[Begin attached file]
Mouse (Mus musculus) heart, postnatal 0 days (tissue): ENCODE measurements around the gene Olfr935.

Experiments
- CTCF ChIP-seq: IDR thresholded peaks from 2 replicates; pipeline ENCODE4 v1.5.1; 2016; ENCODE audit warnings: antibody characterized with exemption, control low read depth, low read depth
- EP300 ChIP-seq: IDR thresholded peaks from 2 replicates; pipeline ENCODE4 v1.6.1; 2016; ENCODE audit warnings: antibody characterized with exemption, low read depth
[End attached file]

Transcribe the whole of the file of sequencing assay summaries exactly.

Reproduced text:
Mouse (Mus musculus) heart, postnatal 0 days (tissue): ENCODE measurements around the gene Olfr935.

Experiments
- CTCF ChIP-seq: IDR thresholded peaks from 2 replicates; pipeline ENCODE4 v1.5.1; 2016; ENCODE audit warnings: antibody characterized with exemption, control low read depth, low read depth
- EP300 ChIP-seq: IDR thresholded peaks from 2 replicates; pipeline ENCODE4 v1.6.1; 2016; ENCODE audit warnings: antibody characterized with exemption, low read depth